EPA

EVEN the most revered of kings, worshipped by his people as a demigod, is not immortal. Thais were reminded of this last month when six days of ornate cremation ceremonies, with gilded carriages and armies of extras in traditional costumes, were held for Princess Galyani, the elder sister of their beloved King Bhumibol Adulyadej (pictured above). There was talk in Bangkok of the princess’s funeral being a “dress rehearsal” for the end of Bhumibol’s reign, 62 years long so far. Making one of few public appearances this year, shortly before his 81st birthday on December 5th, the king did indeed look his age.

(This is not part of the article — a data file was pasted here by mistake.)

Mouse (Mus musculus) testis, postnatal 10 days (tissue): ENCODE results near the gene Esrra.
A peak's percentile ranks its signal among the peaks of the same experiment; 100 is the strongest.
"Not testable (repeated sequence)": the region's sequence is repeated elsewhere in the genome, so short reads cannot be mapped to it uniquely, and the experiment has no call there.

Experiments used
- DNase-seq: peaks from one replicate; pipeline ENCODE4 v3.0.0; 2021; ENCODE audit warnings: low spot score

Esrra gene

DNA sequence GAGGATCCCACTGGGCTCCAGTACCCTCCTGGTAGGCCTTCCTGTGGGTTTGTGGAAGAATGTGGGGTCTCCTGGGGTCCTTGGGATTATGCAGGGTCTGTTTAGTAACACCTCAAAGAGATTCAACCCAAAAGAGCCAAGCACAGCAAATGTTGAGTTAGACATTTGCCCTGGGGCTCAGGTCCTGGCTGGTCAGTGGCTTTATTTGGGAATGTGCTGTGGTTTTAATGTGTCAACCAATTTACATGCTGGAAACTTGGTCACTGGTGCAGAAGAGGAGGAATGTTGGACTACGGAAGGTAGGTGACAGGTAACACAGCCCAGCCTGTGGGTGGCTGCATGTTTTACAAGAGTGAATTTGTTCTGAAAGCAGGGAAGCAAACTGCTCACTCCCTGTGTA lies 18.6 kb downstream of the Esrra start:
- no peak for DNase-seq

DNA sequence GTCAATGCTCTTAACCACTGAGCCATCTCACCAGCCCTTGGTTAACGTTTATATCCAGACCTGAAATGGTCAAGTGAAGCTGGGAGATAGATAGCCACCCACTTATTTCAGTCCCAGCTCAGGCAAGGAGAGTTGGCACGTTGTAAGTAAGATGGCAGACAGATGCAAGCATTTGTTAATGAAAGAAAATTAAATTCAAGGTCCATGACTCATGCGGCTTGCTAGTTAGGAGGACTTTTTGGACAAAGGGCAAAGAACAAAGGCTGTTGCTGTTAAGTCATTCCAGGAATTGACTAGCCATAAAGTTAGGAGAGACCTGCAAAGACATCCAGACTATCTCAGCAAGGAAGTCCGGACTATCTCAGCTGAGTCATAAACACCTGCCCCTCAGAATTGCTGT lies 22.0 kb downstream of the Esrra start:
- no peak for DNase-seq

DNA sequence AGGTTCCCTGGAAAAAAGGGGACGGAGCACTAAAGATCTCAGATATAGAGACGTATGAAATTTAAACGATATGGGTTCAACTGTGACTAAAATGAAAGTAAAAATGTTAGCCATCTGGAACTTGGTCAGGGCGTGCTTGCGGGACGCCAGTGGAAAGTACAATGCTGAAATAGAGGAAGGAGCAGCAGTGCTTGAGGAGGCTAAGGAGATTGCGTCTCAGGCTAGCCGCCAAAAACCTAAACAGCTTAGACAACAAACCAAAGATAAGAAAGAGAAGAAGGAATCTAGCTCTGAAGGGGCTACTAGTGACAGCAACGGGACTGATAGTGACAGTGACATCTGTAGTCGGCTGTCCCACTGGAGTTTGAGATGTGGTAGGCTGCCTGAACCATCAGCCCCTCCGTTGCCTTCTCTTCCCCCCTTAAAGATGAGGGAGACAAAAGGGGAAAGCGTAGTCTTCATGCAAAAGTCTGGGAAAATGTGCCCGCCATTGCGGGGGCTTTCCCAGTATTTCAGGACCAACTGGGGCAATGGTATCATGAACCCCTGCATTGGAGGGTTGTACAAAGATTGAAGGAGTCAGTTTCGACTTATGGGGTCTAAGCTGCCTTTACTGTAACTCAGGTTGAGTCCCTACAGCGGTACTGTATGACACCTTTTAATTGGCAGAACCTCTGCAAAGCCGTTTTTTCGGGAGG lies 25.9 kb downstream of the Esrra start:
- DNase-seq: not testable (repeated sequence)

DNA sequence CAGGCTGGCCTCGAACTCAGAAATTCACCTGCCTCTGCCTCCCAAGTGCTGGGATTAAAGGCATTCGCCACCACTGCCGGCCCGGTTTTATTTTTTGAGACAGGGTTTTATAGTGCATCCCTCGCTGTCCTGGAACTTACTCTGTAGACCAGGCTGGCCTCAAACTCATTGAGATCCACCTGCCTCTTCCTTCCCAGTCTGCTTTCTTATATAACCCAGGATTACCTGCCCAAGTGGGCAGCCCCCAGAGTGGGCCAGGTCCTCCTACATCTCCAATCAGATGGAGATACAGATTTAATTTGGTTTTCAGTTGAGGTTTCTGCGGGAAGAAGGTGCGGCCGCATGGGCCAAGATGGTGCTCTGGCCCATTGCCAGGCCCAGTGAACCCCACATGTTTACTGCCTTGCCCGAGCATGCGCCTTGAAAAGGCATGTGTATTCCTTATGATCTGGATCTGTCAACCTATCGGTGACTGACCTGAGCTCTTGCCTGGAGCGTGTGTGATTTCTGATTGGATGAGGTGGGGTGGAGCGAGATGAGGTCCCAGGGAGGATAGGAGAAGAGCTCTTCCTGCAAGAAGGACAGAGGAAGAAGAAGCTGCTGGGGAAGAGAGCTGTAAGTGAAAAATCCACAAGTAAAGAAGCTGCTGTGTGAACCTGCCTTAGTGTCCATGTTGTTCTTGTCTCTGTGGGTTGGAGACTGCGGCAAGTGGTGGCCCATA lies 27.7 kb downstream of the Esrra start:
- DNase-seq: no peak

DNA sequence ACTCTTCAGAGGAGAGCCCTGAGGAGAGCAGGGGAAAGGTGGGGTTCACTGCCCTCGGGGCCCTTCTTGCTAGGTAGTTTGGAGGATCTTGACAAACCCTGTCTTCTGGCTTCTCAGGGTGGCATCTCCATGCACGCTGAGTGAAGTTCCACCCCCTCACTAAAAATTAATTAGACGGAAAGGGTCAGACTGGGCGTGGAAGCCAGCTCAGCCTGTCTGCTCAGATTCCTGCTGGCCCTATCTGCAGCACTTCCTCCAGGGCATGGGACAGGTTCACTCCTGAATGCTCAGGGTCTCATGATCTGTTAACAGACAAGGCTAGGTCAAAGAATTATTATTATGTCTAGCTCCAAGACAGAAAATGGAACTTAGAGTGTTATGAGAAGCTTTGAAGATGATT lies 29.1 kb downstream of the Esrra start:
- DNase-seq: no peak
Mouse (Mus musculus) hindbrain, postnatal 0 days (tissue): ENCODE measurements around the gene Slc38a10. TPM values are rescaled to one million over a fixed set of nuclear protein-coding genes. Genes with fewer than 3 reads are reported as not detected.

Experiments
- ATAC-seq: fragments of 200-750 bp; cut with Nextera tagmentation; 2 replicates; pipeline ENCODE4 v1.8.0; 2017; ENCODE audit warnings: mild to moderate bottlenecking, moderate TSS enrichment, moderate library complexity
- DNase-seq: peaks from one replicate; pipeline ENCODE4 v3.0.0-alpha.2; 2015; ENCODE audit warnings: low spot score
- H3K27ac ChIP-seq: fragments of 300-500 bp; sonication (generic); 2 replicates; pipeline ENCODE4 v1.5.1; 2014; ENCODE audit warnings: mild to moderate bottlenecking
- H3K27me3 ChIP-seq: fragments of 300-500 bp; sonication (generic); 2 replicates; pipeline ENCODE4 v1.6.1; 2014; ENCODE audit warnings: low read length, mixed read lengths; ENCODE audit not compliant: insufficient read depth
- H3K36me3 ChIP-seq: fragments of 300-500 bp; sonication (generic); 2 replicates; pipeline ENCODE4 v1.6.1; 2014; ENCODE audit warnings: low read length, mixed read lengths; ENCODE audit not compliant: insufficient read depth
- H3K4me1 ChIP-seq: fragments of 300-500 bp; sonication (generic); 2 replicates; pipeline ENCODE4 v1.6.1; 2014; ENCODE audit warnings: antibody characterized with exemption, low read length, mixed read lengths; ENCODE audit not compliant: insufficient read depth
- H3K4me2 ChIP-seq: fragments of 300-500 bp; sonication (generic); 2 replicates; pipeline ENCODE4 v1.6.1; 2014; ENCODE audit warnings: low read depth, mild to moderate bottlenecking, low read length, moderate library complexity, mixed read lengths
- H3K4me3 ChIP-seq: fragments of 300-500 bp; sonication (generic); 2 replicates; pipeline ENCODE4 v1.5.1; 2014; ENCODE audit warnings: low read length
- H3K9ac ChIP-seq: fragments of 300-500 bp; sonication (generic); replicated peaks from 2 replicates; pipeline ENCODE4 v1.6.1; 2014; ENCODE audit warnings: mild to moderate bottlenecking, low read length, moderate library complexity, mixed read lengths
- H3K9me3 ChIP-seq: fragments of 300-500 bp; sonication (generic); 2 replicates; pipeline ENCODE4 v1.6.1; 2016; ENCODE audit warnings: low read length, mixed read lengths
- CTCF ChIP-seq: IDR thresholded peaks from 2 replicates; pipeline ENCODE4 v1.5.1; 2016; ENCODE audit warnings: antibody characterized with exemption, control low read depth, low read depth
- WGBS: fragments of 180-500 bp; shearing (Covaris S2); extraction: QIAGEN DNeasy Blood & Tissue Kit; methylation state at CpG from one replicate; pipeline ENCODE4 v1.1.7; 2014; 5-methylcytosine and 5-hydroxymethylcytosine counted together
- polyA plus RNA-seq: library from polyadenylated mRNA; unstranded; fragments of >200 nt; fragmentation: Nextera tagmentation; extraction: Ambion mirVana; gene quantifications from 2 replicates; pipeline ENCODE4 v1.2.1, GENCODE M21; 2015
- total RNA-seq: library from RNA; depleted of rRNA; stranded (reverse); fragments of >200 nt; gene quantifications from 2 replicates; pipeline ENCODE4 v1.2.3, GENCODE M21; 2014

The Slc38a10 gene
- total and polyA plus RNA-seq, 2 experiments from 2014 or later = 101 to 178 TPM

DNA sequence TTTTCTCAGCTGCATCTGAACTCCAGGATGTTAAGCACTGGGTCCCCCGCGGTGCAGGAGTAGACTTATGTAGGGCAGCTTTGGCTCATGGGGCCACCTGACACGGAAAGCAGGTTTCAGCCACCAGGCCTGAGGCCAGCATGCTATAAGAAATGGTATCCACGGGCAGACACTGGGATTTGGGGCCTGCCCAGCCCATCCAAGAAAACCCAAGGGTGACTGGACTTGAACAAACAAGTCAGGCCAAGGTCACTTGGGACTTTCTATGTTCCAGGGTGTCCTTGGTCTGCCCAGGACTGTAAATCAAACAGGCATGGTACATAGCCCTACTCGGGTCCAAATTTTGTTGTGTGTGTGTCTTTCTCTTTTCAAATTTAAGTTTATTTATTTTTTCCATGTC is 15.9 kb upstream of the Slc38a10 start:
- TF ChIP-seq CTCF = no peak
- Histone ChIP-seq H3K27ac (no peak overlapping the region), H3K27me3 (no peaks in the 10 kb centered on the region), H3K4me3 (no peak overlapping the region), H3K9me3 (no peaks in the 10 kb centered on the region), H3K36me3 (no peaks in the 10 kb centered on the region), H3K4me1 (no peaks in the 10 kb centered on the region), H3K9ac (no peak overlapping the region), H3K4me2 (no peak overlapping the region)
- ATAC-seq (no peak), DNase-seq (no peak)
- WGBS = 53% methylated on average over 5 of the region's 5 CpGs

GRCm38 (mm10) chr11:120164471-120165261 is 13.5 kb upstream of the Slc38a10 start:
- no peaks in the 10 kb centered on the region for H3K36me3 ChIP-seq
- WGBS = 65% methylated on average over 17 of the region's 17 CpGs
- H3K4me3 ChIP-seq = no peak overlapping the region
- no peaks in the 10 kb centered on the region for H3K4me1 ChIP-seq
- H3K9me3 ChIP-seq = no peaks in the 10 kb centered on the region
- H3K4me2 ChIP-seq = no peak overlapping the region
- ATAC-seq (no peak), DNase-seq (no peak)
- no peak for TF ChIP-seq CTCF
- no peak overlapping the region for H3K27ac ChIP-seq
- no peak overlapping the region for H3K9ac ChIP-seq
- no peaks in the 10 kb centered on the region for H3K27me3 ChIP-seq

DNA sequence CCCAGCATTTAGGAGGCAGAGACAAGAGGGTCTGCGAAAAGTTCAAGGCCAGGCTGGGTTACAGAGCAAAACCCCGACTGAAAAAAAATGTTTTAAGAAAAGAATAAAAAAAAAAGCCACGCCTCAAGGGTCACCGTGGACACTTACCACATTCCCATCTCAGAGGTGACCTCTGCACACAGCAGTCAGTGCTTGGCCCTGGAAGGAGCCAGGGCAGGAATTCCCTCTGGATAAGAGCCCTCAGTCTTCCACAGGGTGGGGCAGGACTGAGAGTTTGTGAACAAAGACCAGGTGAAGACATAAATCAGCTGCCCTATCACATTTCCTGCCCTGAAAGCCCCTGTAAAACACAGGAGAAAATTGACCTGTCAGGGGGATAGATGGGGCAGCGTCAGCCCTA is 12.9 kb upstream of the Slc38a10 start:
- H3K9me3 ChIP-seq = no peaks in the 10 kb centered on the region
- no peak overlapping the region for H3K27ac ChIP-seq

The funeral only briefly calmed a political conflict that has raged for three years between supporters of Thaksin Shinawatra, the prime minister ousted by royalist generals in the 2006 coup, and an opposition movement backed by much of Bangkok’s traditional elite, apparently including Queen Sirikit. But the day after the ceremonies ended a grenade exploded among anti-Thaksin protesters, killing one. The anti-government protesters, the People’s Alliance for Democracy (PAD), who had been occupying Government House since August, then seized Bangkok’s main airports, causing chaos. The siege was lifted only eight days later, after a court dissolved the main parties in the pro-Thaksin coalition government.